By Gordon Lubold, Warren P. Strobel and Michael R. Gordon
WASHINGTON -- The U.S. quietly expelled two Chinese Embassy officials on suspicions of espionage after they improperly drove onto a sensitive U.S. military facility in Virginia in September, two U.S. officials familiar with the matter said.
The incident highlights what U.S. officials have said is Beijing's increasingly aggressive intelligence-gathering operations against the U.S., which have heightened tensions between the two economic superpowers even as they try to reach accord on trade and other issues.
The expulsion of the officials, whose names couldn't be learned, took place as President Trump was trying to reach a broad trade agreement with China, and while he was under pressure to take a more forceful stance backing student protesters in Hong Kong.
Neither side has publicly acknowledged the incident, which was earlier reported by the New York Times. It is believed to be the first time the U.S. has expelled Chinese diplomats for suspected espionage in more than 30 years.
The incident in September occurred at a sensitive installation in the Norfolk, Va., area, those familiar with the episode said. The two officials from the Chinese Embassy in Washington tried to gain access to the base but were turned away, one U.S. official said. Nonetheless, they drove about a mile onto the base before they were stopped and detained, U.S. officials said.
The Times reported that the group, which included the officials' wives, attempted to evade military personnel who pursued them and stopped only after firetrucks blocked their way. The Chinese officials then claimed they hadn't understood the guards' English instructions.
It isn't clear which U.S. military installation was breached. The Norfolk area has numerous military sites, including several that house Special Operations forces, including Navy SEALs.
The activity by the Chinese officials seems an unlikely way to gather secret intelligence. Rather, it may have been a way to test the base's security, or to send a psychological signal to the Americans that Beijing intends to become more aggressive in its espionage.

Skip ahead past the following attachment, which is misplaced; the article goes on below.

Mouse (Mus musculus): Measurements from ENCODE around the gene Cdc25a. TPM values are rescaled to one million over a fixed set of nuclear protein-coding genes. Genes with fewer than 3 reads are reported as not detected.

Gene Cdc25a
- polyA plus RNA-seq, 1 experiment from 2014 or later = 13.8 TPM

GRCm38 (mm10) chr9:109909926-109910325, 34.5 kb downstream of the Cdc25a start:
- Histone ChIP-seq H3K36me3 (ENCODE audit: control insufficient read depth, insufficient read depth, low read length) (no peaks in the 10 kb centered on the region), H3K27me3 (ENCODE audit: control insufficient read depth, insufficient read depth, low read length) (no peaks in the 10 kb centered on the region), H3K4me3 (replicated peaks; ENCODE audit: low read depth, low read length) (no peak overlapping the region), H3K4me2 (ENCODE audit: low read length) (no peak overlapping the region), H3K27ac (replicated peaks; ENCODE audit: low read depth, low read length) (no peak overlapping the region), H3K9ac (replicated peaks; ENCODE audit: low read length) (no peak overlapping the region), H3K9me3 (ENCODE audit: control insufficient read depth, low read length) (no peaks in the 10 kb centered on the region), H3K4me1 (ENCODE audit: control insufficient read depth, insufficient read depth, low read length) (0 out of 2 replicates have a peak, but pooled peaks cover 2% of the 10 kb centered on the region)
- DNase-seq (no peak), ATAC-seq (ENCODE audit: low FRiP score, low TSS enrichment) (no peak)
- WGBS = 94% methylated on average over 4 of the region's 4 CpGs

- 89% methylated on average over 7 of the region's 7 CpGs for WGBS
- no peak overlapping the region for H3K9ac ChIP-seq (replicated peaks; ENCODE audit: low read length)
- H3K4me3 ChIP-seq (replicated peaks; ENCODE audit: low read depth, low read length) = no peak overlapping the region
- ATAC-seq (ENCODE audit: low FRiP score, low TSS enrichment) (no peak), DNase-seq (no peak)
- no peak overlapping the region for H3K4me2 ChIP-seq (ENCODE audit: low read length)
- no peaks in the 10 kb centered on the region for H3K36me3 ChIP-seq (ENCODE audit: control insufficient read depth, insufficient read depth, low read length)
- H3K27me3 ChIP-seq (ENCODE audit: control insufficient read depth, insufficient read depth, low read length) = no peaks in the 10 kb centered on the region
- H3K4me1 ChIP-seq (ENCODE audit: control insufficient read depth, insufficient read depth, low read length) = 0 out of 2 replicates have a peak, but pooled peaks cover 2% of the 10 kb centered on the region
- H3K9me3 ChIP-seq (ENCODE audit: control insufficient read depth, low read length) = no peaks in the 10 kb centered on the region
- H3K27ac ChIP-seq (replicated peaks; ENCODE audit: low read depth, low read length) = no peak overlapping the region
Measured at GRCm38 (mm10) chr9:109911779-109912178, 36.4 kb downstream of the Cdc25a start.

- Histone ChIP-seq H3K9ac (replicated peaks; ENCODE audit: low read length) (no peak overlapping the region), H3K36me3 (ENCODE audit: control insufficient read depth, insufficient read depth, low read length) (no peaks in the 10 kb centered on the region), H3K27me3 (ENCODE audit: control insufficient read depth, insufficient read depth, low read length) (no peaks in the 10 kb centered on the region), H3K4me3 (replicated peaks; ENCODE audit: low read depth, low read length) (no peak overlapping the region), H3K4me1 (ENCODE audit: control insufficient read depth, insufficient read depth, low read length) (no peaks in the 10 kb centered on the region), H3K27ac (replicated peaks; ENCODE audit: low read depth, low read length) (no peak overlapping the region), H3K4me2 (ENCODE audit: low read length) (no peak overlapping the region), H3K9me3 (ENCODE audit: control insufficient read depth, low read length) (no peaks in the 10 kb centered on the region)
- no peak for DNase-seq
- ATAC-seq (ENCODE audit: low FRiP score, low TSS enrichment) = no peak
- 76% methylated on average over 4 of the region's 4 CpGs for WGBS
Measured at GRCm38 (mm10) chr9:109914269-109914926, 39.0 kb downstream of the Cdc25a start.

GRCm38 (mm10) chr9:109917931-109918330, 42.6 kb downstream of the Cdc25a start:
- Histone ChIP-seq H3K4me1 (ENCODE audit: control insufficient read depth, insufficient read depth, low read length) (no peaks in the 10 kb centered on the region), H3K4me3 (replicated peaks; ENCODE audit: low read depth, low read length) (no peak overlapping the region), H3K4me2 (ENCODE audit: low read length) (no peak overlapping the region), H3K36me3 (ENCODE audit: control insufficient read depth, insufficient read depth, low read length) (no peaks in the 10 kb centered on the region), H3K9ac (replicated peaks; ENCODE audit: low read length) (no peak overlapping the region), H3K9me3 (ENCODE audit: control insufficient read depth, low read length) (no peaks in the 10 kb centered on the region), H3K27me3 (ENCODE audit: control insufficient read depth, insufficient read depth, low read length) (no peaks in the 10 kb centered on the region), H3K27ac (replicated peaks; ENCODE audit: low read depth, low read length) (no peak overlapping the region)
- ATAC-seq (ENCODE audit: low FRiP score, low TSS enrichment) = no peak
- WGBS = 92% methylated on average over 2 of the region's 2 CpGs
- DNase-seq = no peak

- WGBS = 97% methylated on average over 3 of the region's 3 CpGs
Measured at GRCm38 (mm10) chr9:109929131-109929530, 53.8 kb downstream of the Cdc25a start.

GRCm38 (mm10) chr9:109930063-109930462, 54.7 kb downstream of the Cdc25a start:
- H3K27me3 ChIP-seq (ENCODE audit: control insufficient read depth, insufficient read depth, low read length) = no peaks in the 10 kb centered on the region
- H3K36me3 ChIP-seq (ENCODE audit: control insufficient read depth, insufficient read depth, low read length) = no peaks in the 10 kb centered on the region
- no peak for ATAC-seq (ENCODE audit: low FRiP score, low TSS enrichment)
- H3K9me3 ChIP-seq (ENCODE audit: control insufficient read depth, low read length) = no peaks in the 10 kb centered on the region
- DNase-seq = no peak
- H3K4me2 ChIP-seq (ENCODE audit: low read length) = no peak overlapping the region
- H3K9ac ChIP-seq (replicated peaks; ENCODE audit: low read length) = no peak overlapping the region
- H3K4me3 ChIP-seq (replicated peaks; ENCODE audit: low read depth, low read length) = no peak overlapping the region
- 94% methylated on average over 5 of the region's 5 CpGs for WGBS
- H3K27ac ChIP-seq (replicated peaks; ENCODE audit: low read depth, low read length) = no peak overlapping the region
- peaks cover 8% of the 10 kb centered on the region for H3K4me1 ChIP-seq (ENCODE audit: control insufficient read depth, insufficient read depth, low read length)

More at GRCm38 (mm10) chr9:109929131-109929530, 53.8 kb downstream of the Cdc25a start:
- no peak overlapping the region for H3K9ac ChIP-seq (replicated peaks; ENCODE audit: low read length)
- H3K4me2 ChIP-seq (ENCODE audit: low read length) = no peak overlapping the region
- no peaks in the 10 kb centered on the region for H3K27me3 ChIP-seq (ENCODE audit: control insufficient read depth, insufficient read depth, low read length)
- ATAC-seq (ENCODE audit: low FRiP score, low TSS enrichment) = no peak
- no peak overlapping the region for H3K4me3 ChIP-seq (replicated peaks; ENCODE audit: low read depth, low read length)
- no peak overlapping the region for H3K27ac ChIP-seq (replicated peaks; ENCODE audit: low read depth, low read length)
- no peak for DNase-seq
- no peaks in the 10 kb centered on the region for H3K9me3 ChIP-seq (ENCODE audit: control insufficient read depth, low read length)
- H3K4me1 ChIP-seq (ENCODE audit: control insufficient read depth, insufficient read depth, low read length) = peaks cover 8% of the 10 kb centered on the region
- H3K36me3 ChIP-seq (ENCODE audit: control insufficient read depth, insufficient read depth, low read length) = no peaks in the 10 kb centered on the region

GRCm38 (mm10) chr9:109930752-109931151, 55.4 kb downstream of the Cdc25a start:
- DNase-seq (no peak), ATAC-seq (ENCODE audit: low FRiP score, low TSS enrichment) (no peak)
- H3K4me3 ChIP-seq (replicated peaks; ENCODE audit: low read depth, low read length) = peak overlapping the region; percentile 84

The Chinese Embassy didn't immediately respond to a request for comment. The Federal Bureau of Investigation, which is responsible for tracking foreign diplomats and stopping foreign espionage inside the U.S., declined to comment. The State Department declined to comment.
"We take the security of all our installations very seriously. We don't have any information to provide about the alleged incident," a Pentagon spokesman said. "We refer you to the Department of State for questions about Chinese diplomats."
Washington and Beijing are trying to compete and cooperate simultaneously in different arenas. The U.S. and China last week agreed to a so-called phase-one trade deal after months of tense negotiations.
The State Department in October imposed new restrictions on Chinese diplomats in the U.S., requiring that they notify the department before any meetings they have with state and local officials, or with educational and research institutions.
The new measures were primarily a response to even more stringent controls that China had placed on U.S. diplomats. But, one of the officials said, the incident in the Norfolk area was one factor that American policy makers discussed before imposing the new restrictions.
Write to Gordon Lubold at Gordon.Lubold@wsj.com, Warren P. Strobel at Warren.Strobel@wsj.com and Michael R. Gordon at firstname.lastname@example.org
(END) Dow Jones Newswires
December 15, 2019 19:11 ET (00:11 GMT)
Copyright (c) 2019 Dow Jones & Company, Inc.